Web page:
By Giulio Piovaccari and Gilles Guillaume
MILAN -Stellantis, the world’s fourth largest automaker, on Thursday reported a 14% fall in third-quarter revenue on a pro-forma basis after semiconductor shortages cut planned quarterly production by 30%, or 600,000 vehicles.
Chief Financial Officer Richard Palmer said the company was seeing a “moderate” improvement in chip supply in October, however, and expected that to continue through the fourth quarter.
This led it to expect a moderate improvement in shipments in the final part of this year, Palmer said.
Stellantis’ hit from the chip shortage was echoed by rival Volkswagen, which cut its outlook for deliveries, toned down sales expectations and warned of cost cuts as it reported lower-than-expected quarterly operating profit.
Stellantis, formed at the beginning of the year from the merger of Fiat Chrysler and France’s PSA, confirmed its full-year target for an adjusted operating profit (EBIT) margin of around 10%.
The forecast, which was raised in August, assumes no further deterioration in semiconductor supply and no further significant lockdowns in Europe or the United States.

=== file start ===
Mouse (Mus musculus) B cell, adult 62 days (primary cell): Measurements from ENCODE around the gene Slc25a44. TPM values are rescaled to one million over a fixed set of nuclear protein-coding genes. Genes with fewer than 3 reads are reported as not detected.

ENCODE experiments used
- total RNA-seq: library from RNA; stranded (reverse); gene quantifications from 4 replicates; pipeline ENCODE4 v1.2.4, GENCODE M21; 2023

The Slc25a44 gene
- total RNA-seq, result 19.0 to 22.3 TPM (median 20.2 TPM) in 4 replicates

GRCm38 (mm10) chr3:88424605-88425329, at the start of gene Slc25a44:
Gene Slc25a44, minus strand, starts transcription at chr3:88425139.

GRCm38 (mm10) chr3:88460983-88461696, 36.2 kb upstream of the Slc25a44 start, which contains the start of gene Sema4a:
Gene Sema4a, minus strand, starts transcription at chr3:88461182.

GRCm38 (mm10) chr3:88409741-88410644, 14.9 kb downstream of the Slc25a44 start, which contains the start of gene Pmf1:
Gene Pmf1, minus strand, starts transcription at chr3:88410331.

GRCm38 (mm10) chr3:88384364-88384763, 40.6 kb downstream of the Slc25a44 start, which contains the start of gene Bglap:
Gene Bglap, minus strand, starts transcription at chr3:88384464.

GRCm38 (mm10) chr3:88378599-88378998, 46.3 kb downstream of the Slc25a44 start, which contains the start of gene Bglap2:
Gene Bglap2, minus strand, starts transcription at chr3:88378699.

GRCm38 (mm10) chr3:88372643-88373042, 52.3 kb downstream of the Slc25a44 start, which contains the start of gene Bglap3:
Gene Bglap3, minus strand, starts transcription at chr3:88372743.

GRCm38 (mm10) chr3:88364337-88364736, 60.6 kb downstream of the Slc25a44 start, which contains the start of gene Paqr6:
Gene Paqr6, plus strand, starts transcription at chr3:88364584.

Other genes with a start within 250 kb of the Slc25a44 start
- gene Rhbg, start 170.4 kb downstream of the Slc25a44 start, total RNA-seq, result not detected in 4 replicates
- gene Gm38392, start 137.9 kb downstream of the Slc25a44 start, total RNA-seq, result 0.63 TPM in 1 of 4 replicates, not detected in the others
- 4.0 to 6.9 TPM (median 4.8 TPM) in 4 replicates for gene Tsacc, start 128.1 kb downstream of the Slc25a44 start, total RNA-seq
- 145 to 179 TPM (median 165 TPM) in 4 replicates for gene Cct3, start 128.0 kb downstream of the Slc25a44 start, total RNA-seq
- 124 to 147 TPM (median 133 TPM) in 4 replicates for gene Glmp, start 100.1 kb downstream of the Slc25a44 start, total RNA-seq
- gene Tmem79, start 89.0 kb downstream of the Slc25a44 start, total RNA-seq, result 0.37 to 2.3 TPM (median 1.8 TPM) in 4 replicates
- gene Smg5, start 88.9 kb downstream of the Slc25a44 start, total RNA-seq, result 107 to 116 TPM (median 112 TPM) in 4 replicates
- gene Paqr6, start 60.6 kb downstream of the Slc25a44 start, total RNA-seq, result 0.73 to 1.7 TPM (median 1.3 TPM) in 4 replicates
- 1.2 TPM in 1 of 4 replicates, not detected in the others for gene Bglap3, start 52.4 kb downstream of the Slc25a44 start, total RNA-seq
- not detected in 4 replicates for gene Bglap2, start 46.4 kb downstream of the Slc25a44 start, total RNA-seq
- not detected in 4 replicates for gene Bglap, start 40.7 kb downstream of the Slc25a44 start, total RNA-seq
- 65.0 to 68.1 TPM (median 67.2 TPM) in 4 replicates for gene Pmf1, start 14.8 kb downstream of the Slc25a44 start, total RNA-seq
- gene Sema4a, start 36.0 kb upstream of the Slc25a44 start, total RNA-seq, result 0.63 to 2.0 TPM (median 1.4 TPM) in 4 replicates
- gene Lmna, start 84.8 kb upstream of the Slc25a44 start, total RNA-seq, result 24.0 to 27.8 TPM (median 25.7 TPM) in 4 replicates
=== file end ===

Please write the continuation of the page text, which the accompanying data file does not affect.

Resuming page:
“We believe this is achievable,” said Martino De Ambroggi, an analyst at broker Equita, adding: “the industrial relaunch story with jumbo synergies (from the merger) remains unchanged.”
Milan-listed shares in Stellantis were up 1.2% at 0750 GMT, outperforming a 0.2% rise for Italy’s blue-chip index.
Revenue amounted to 32.55 billion euros ($37.8 billion) in the third quarter, short of analyst expectations of 33.02 billion euros in a Reuters poll.
“The level of chip shortage was probably slightly higher than what we had expected when we last spoke to the market in August,” Palmer said, adding the full-year total toll of lost production would top a previous forecast of 1.4 million units.
“Visibility on semiconductors continues to be a difficult subject for the industry,” he added.
Stellantis’ consolidated shipments fell 27% year on year on a pro-forma basis in the third quarter to 1.13 million vehicles.
Lower volumes more than offset an improved vehicle mix and positive net pricing – which accounted for 2.4 billion euros and 1.6 billion respectively of quarterly revenues – after recent vehicle launches, including electrified ones, the company said.
“We see positive pricing across all regions,” the CFO said, adding he saw good progress on post-merger synergies and cost management.
Stellantis, however, cut its full-year industry growth forecasts for North America, South America and an enlarged European area, while improving them for the Middle East and Africa. It kept them unchanged for India, the Asia Pacific and China.
($1 = 0.8622 euros)